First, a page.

Swart reports anecdotally that former students say that his course prepared them for college. Fair enough, but I can offer numerous counterexamples. For example, in recent years three of my advisees—all prospective history majors—who arrived with DE credits flunked out of our program in their first year. I have not observed clear, positive correlation between DE and college readiness.
Trinidad Gonzales makes the important point that DE financially helps working-class students. However, his own discussion shows that DE leads to a decline of rigor, as the higher high school pass rates he describes are based partly on allowing students to retake exams for a higher grade. This increasingly common high school practice leads to students not studying for scheduled exams, then targeting their studying (or discussing answers with their friends) for the free do-over.
Here are three additional points from my experience in Pennsylvania. First, community colleges, especially, turn to DE not for academic reasons but for cash flow. K–12 districts pay the college for each student enrolled while also paying the teacher of the course. College costs, meanwhile, are minimal: a faculty member meets with the high school teacher once or twice, reviews the syllabus and exam, and perhaps sits in on one class per semester.
Second, it is difficult to gauge DE’s impact beyond anecdotal accounts, as transcripts do not state that a course was taken via DE. Given the focus in education today on data and metrics—lopsided as this focus often is—college faculty organizations should lobby for a clear notation on college transcripts when a course was taught in high school.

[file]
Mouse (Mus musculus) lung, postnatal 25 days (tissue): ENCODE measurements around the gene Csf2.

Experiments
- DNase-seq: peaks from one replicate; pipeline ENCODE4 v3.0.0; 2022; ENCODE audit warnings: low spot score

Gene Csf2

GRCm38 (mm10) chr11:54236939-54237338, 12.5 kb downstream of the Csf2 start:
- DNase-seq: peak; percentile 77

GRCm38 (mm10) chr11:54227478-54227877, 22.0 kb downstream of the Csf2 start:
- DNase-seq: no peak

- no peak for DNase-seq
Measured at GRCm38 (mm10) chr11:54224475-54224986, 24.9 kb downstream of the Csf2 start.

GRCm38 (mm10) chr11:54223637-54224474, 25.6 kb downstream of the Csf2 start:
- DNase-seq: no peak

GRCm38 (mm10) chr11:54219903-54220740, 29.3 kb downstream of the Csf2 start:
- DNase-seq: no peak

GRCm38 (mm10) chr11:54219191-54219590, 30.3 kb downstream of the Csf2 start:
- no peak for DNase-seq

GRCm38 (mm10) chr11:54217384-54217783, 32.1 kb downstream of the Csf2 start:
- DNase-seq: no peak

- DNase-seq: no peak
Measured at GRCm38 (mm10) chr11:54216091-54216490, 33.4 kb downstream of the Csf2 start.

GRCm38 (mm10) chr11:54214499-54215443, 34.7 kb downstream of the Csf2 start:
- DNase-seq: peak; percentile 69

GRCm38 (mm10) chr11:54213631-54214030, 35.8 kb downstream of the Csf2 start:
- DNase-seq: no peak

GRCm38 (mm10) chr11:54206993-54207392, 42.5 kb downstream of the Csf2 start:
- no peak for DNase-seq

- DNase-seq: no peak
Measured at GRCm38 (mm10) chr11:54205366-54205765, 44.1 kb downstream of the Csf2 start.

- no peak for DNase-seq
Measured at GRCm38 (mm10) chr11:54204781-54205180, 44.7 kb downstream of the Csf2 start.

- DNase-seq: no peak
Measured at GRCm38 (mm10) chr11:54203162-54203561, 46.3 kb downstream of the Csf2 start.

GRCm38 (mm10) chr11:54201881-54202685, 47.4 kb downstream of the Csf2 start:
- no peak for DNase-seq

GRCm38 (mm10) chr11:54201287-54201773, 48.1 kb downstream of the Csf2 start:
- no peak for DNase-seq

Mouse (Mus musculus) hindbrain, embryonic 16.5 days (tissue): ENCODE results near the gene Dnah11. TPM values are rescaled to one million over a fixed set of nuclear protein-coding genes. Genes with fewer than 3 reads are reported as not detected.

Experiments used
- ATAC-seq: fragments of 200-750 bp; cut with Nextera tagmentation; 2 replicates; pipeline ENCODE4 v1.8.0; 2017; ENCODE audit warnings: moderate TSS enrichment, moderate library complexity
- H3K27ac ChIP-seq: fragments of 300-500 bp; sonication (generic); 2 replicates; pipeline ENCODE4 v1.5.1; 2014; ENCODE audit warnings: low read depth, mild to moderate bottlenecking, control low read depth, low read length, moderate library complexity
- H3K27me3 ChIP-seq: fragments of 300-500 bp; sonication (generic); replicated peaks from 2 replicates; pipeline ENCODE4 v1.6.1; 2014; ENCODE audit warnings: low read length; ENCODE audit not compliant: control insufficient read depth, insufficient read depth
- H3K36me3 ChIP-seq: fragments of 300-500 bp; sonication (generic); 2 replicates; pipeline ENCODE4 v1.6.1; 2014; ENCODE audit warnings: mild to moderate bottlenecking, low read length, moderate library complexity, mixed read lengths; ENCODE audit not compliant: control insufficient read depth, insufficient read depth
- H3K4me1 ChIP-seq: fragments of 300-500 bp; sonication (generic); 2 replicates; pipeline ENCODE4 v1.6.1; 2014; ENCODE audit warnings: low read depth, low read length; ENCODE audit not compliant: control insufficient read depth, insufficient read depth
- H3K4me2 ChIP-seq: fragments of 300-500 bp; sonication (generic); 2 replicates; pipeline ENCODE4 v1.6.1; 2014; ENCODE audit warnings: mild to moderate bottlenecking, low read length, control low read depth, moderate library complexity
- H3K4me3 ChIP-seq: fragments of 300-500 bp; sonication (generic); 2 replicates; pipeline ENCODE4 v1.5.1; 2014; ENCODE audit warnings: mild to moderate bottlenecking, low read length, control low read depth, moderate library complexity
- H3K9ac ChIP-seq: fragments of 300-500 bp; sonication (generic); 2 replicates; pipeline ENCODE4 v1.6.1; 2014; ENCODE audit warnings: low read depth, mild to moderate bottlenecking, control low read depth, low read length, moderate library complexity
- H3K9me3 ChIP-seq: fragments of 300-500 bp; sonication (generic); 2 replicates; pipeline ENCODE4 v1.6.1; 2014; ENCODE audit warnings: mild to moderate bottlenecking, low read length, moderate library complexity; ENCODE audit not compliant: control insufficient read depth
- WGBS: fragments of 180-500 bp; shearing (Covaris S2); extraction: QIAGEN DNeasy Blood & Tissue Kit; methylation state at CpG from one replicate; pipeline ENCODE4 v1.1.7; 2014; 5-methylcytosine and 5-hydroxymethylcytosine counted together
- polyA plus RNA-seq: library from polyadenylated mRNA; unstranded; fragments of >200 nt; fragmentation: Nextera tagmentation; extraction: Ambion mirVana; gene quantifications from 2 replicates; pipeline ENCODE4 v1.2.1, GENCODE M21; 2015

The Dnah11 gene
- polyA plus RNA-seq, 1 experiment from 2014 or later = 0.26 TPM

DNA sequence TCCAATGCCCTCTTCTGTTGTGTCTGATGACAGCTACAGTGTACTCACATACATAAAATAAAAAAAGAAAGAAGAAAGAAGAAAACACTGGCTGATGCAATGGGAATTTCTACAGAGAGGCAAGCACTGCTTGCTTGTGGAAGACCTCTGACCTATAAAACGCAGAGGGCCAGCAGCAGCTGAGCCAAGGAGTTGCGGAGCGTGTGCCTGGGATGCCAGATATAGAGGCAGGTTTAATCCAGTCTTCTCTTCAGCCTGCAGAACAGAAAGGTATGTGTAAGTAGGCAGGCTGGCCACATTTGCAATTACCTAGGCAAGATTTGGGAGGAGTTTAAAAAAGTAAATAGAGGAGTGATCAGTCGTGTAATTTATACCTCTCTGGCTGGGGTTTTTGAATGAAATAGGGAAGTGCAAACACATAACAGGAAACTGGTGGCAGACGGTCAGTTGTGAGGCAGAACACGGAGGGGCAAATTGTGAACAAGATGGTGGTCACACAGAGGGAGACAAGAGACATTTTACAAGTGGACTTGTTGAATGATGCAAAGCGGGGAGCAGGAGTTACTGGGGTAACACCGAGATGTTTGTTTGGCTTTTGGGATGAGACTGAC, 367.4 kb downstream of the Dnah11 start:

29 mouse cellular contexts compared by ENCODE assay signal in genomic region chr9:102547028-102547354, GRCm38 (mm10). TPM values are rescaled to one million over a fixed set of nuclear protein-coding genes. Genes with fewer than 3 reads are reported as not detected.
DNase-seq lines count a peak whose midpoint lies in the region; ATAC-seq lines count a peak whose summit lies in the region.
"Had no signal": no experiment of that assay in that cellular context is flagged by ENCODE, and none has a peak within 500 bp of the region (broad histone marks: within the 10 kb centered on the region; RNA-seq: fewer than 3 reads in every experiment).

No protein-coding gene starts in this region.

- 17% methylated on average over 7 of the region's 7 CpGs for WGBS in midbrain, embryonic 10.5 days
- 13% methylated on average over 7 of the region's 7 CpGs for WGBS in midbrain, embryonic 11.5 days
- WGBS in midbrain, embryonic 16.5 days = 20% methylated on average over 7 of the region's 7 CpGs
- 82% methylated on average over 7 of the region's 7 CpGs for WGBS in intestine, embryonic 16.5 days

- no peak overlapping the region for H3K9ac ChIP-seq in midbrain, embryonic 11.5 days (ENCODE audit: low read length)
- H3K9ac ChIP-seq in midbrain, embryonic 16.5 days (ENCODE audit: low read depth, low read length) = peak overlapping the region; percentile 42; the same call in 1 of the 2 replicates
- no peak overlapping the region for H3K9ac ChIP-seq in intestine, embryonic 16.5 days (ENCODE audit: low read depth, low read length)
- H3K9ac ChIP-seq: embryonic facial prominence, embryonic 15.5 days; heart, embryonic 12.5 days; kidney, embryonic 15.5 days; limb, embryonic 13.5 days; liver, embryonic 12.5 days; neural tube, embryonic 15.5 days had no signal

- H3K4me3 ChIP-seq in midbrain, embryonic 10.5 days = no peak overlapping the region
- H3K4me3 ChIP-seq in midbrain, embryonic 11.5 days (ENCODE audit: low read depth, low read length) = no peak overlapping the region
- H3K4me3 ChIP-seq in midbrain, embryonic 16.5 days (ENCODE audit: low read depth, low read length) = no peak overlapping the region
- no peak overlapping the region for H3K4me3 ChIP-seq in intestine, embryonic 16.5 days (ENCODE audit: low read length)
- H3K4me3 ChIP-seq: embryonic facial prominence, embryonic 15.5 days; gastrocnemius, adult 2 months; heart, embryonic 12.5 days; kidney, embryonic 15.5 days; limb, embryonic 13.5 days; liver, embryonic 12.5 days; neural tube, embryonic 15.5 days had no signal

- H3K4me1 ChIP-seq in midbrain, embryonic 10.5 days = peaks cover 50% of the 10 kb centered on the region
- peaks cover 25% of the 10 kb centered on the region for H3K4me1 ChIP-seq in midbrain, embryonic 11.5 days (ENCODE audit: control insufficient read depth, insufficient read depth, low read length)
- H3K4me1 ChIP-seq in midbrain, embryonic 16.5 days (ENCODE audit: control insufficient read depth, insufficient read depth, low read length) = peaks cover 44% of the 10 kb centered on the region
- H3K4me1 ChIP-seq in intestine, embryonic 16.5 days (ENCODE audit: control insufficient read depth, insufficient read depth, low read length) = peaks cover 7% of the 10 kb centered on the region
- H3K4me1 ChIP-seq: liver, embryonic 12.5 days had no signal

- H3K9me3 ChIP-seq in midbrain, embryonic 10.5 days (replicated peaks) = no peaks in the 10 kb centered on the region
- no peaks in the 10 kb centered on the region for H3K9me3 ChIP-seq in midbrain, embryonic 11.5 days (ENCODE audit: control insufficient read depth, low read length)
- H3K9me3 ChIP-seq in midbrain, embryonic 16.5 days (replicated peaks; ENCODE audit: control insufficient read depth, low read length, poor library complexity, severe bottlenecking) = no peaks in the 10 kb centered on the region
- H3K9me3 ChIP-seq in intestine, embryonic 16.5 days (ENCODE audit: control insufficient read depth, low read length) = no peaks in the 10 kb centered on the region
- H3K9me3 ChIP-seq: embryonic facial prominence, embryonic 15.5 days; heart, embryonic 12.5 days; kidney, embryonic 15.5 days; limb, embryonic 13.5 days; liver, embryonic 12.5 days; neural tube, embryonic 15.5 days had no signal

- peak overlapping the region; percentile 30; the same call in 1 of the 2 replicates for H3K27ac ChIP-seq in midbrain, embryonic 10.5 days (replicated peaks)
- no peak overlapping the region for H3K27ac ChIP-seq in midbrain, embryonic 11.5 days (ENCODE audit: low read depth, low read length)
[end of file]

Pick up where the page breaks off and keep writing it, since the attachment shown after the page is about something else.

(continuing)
Third, there are only two brief mentions in the Perspectives Forum on the Advanced Placement program, which also has been growing dramatically. Historians should prefer AP over DE as the means for high school students to earn college credit. Elaine Carey and Alex Lichtenstein note that as faculty coordinators of DE programs, they have neither the time nor the resources to monitor the quality of these high school courses. The AP program can do so better, with its clear, standardized curricula, assessments, and training for high school teachers. To be sure, there are drawbacks when credit depends on one high-pressure exam, and my experience grading world history AP exams convinced me that the “curve” in place enabled many students who could not write coherent, substantive essays to receive college credit. Nevertheless, when local teachers tell me that their districts turned to DE in part because they perceived AP courses as too difficult, I can only conclude that DE as generally implemented has meant a decline in standards for college credit.
Finally, the AHA and all history departments with any influence over DE programs should insist that anyone teaching college-level history in high school must have at least an MA in history. That degree must be seen as a necessary, if not always sufficient, baseline teaching requirement in our profession to maintain some degree of control over standards.